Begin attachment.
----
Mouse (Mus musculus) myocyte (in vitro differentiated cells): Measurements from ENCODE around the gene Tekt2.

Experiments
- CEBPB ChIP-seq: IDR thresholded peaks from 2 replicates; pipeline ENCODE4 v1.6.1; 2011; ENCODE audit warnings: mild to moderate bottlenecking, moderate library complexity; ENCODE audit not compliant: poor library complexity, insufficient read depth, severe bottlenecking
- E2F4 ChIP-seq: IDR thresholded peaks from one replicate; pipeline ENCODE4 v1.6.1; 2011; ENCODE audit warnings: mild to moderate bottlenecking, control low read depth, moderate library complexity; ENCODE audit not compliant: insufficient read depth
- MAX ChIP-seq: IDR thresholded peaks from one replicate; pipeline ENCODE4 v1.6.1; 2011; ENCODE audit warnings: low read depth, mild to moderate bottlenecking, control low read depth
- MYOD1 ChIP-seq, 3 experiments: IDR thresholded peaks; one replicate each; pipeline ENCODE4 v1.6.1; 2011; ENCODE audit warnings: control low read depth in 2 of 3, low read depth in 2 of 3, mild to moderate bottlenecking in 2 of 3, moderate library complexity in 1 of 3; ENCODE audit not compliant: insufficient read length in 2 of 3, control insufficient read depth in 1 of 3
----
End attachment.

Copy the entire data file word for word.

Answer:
Mouse (Mus musculus) myocyte (in vitro differentiated cells): Measurements from ENCODE around the gene Tekt2.

Experiments
- CEBPB ChIP-seq: IDR thresholded peaks from 2 replicates; pipeline ENCODE4 v1.6.1; 2011; ENCODE audit warnings: mild to moderate bottlenecking, moderate library complexity; ENCODE audit not compliant: poor library complexity, insufficient read depth, severe bottlenecking
- E2F4 ChIP-seq: IDR thresholded peaks from one replicate; pipeline ENCODE4 v1.6.1; 2011; ENCODE audit warnings: mild to moderate bottlenecking, control low read depth, moderate library complexity; ENCODE audit not compliant: insufficient read depth
- MAX ChIP-seq: IDR thresholded peaks from one replicate; pipeline ENCODE4 v1.6.1; 2011; ENCODE audit warnings: low read depth, mild to moderate bottlenecking, control low read depth
- MYOD1 ChIP-seq, 3 experiments: IDR thresholded peaks; one replicate each; pipeline ENCODE4 v1.6.1; 2011; ENCODE audit warnings: control low read depth in 2 of 3, low read depth in 2 of 3, mild to moderate bottlenecking in 2 of 3, moderate library complexity in 1 of 3; ENCODE audit not compliant: insufficient read length in 2 of 3, control insufficient read depth in 1 of 3